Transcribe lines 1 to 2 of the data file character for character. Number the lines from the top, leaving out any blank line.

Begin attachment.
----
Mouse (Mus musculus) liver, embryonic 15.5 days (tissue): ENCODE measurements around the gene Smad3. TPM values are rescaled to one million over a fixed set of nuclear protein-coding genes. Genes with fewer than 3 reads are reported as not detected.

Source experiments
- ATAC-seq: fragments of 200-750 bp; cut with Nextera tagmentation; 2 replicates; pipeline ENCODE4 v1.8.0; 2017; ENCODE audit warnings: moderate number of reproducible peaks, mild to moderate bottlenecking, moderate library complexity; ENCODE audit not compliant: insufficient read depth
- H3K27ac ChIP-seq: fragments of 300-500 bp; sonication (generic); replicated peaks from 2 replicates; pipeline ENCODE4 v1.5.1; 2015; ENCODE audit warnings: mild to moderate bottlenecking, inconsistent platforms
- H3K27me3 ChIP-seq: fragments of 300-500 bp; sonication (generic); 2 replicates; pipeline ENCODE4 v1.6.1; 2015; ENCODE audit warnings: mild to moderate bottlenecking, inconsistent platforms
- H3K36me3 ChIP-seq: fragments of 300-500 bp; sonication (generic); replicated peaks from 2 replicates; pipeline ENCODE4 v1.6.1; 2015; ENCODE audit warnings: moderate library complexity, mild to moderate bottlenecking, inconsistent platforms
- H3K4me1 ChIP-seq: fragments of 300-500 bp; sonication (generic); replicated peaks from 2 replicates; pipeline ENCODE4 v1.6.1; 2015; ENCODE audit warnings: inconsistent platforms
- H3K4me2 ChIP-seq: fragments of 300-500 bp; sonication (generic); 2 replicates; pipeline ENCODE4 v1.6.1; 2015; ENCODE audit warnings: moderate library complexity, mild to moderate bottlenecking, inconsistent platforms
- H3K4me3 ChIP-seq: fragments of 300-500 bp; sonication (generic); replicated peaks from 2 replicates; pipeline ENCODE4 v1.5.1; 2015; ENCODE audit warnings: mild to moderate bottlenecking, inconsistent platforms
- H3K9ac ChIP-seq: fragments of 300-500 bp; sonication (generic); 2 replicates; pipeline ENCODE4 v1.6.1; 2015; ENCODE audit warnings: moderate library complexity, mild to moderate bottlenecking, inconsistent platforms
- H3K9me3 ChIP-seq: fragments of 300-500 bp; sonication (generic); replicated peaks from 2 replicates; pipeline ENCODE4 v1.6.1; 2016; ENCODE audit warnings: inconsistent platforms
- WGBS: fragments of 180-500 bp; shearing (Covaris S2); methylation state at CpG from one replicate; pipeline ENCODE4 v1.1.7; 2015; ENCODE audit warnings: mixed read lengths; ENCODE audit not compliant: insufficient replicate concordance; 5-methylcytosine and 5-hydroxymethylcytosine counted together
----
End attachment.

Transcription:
Mouse (Mus musculus) liver, embryonic 15.5 days (tissue): ENCODE measurements around the gene Smad3. TPM values are rescaled to one million over a fixed set of nuclear protein-coding genes. Genes with fewer than 3 reads are reported as not detected.

Source experiments